The Influence of Tillage Systems on Corn Yields and Soil Loss in Ohio, Indiana, Illinois and Iowa

Harold R. Cosper
1978 unpublished
Excerpts from the paper: Planning efforts underway to improve water quality of the nation's rivers and streams are a result of the Water Pollution Control Act of 1972. Section 208 of that act requires implementation of techniques and procedures recognized as having the ability to control nonpoint pollutants from agricultural lands. The pollutants identified include sediment from soil erosion, plant nutrients and pesticides. Controlled studies of crop management systems have demonstrated the
more » ... ess of various tillage systems to control one pollutant, sediment, from entering the nation's waterways. By volume, sediment is the single largest source of pollution of all waters of the nation. It is the by-product of soil erosion from all land, from streambanks and from drainage channels. Soil losses from agricultural lands have continued to accelerate in recent years because of more intensive crop management systems such as the monoculture. These management systems encourage additional tillage and agitation of the soil which furthers soil erosion. In order to provide the basis for a more systematic assessment of crop yields that can be expected from various conservation cropping practices, a survey was made of results obtained from recent site specific research studies. The survey was limited to the four Corn Belt states of Ohio, Indiana, Illinois and Iowa mainly because this section of the United States represents one of the most intensively tilled areas in the country. In addition to crop yields from the various conservation cropping practices a summary of the physical variables associated with each study was made and included soil loss whenever the information was available.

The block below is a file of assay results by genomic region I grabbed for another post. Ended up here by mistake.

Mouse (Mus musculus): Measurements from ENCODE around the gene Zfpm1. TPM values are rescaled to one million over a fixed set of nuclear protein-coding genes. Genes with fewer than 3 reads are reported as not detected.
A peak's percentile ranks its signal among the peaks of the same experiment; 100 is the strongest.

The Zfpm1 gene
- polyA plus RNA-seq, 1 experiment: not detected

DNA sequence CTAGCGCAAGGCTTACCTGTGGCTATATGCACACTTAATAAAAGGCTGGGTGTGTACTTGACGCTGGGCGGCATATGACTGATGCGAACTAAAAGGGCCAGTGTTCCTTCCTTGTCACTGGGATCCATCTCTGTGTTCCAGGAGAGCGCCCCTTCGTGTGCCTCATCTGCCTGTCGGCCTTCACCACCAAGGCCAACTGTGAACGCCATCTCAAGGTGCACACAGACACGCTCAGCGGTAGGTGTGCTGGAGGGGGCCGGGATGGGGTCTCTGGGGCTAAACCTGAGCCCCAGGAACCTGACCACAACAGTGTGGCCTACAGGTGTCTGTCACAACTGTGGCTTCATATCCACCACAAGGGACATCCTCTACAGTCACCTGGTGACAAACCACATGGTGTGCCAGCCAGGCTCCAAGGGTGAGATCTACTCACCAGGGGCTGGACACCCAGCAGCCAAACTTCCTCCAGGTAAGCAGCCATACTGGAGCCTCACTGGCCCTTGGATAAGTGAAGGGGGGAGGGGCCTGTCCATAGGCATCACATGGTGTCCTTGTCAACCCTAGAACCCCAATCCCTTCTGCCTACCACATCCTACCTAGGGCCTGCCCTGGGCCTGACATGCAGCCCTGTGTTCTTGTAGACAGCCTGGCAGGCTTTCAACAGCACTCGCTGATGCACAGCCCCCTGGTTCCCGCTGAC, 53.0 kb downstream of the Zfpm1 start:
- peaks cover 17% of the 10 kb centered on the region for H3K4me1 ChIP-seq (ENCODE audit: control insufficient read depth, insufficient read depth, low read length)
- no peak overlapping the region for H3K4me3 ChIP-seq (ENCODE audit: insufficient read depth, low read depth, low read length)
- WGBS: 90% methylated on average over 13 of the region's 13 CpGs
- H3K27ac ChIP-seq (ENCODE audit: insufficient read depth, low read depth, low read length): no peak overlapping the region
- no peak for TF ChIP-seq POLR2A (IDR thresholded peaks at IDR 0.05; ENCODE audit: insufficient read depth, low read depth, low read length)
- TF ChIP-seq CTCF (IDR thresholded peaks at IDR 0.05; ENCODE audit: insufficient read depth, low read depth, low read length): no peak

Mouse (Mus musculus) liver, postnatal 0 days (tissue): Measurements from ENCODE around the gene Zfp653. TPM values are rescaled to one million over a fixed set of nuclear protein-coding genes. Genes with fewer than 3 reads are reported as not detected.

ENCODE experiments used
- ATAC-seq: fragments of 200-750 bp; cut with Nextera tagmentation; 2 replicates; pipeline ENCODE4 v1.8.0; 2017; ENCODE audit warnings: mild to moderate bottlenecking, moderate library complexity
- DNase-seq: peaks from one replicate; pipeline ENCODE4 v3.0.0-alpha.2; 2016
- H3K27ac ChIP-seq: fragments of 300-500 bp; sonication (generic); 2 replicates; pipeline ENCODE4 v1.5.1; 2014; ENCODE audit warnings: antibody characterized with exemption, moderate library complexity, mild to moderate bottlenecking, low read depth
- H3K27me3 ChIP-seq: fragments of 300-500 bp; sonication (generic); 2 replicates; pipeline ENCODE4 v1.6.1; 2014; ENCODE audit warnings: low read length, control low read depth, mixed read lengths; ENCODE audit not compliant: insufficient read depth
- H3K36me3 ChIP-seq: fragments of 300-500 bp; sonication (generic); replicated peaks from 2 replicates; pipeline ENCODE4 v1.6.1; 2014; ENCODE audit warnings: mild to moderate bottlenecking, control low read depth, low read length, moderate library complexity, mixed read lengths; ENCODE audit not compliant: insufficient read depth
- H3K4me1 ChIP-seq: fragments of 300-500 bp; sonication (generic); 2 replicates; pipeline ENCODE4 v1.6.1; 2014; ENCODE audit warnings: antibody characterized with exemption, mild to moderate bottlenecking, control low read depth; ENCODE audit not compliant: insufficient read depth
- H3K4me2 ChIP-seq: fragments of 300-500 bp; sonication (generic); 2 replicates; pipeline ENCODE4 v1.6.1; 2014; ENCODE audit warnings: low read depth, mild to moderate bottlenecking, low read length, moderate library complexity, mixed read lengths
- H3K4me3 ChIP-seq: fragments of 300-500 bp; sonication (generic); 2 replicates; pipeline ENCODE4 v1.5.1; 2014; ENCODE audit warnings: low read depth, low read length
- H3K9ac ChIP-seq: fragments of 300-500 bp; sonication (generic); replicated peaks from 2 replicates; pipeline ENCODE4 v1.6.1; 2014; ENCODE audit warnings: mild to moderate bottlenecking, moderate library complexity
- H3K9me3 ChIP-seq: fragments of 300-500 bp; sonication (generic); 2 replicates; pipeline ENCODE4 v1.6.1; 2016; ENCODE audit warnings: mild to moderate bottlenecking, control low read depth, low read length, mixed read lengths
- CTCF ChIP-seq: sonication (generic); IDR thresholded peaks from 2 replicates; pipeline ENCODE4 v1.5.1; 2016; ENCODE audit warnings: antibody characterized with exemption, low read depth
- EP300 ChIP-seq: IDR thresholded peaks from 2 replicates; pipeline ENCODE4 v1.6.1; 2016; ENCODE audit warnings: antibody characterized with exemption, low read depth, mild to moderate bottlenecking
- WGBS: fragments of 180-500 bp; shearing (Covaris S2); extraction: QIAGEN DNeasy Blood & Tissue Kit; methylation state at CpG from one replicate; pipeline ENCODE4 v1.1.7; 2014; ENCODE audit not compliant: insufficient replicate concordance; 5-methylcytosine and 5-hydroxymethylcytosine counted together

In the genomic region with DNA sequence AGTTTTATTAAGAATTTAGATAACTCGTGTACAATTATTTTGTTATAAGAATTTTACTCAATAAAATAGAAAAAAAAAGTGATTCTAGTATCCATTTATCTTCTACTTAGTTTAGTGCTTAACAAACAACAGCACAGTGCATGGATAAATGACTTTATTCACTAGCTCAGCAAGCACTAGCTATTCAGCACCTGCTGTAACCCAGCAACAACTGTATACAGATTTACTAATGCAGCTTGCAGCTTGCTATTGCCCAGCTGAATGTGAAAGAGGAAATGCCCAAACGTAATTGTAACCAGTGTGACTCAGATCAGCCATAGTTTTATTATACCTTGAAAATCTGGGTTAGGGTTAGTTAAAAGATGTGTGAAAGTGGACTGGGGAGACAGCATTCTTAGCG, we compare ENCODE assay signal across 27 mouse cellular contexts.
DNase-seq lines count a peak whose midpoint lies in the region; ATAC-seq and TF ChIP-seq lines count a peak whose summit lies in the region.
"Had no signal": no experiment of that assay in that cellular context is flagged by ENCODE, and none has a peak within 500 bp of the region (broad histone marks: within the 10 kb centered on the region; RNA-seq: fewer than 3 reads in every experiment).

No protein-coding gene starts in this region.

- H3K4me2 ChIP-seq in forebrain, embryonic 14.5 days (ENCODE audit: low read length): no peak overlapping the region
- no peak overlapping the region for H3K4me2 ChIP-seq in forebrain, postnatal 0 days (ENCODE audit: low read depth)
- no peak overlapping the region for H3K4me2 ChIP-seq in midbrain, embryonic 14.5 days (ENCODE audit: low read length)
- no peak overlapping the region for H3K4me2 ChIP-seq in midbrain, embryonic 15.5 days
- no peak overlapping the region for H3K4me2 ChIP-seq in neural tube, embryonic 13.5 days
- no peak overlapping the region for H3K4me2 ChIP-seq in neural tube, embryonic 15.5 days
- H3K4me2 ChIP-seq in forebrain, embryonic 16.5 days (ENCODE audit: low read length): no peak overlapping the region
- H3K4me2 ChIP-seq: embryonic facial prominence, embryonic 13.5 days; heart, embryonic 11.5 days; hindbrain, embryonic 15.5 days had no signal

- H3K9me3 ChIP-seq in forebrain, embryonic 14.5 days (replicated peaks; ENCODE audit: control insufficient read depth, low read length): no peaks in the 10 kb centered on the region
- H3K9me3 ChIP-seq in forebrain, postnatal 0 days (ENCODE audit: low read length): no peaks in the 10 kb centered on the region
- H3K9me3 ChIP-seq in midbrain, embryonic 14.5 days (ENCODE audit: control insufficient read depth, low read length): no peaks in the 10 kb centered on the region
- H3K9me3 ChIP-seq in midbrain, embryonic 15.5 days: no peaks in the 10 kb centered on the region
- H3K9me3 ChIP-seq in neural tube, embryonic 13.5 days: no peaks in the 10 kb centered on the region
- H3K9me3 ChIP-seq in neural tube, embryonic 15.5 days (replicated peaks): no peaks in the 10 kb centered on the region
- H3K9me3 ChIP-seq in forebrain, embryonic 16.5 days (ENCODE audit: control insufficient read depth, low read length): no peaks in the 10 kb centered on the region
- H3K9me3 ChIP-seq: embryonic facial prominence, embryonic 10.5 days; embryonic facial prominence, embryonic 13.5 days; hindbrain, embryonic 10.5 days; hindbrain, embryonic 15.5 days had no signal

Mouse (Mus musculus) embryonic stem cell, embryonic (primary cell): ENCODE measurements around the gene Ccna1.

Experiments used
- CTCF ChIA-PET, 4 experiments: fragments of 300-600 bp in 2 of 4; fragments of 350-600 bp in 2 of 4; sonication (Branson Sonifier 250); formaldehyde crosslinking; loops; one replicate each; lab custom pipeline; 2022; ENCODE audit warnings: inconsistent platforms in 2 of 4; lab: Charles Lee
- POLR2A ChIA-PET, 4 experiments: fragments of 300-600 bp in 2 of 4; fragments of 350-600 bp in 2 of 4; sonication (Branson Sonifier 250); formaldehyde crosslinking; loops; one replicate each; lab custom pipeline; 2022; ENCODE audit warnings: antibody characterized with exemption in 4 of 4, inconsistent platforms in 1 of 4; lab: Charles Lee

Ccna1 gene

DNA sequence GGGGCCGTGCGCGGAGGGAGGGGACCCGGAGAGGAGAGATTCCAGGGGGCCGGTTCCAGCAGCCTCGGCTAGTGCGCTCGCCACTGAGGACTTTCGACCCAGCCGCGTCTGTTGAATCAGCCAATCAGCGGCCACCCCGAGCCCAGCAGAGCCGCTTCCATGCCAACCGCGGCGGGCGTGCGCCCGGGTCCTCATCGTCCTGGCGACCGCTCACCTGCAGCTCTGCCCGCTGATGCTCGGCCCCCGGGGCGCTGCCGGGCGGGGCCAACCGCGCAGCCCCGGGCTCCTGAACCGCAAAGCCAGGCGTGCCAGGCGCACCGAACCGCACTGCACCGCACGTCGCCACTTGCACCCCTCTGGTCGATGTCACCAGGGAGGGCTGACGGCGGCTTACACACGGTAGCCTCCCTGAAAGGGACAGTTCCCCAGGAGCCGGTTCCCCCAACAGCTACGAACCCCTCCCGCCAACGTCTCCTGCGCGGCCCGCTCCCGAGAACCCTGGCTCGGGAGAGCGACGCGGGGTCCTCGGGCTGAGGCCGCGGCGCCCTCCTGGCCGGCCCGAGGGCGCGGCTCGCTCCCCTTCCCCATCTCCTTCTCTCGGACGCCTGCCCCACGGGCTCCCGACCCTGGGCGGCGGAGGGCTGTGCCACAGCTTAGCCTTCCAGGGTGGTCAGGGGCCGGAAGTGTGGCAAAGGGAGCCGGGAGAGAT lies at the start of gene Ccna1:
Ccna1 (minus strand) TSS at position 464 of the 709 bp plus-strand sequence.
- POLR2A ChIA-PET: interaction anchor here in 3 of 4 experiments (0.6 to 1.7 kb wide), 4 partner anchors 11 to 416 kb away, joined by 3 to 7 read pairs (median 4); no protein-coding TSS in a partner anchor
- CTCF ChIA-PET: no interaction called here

doi:10.22004/ag.econ.329900 fatcat:x5q7aigmyvfrzk4q3sdp5ffghq